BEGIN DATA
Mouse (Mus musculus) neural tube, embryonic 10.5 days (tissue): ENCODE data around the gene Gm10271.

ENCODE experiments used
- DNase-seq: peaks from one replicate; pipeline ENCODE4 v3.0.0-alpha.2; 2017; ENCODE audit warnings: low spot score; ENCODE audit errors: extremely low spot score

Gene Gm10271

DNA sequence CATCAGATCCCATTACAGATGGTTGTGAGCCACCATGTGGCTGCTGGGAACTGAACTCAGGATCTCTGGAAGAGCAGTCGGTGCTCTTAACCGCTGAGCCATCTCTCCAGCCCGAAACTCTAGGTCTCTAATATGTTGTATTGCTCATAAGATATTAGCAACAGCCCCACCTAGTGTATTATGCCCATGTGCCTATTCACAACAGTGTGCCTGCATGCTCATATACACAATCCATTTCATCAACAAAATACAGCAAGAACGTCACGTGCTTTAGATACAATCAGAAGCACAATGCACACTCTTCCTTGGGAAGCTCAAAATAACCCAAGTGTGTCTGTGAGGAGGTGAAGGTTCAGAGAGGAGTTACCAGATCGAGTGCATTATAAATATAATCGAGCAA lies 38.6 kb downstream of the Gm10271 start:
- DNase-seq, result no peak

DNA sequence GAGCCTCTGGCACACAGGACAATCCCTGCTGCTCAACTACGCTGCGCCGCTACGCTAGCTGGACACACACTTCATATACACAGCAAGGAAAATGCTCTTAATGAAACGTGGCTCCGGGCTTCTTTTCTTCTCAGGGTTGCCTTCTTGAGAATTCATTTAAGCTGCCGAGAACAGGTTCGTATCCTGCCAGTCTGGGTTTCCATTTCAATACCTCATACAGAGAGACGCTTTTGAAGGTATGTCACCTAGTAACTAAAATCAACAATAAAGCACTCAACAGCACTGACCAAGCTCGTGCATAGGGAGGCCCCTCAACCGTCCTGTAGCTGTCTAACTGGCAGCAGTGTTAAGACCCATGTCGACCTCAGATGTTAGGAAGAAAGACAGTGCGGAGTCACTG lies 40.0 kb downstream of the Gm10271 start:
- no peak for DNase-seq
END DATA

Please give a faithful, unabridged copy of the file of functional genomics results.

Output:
Mouse (Mus musculus) neural tube, embryonic 10.5 days (tissue): ENCODE data around the gene Gm10271.

ENCODE experiments used
- DNase-seq: peaks from one replicate; pipeline ENCODE4 v3.0.0-alpha.2; 2017; ENCODE audit warnings: low spot score; ENCODE audit errors: extremely low spot score

Gene Gm10271

DNA sequence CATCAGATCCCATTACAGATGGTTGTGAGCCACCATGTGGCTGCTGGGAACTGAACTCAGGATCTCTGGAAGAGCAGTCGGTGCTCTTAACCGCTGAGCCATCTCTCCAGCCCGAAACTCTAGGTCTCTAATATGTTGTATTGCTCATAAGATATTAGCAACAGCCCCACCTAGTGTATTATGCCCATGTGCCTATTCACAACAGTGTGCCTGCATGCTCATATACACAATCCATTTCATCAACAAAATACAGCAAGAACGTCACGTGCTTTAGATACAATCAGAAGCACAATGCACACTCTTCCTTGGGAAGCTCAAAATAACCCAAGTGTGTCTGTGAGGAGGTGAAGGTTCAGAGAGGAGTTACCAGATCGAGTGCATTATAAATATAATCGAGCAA lies 38.6 kb downstream of the Gm10271 start:
- DNase-seq, result no peak

DNA sequence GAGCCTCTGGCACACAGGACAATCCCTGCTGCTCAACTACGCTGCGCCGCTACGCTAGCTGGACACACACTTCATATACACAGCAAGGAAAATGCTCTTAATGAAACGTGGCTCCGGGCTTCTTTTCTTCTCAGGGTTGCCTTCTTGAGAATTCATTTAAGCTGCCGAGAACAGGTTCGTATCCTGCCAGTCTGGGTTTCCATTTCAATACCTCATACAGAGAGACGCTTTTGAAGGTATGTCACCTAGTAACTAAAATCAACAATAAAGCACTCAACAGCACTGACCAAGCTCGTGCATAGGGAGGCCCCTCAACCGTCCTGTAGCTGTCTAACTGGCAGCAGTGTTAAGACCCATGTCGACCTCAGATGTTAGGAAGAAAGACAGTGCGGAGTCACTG lies 40.0 kb downstream of the Gm10271 start:
- no peak for DNase-seq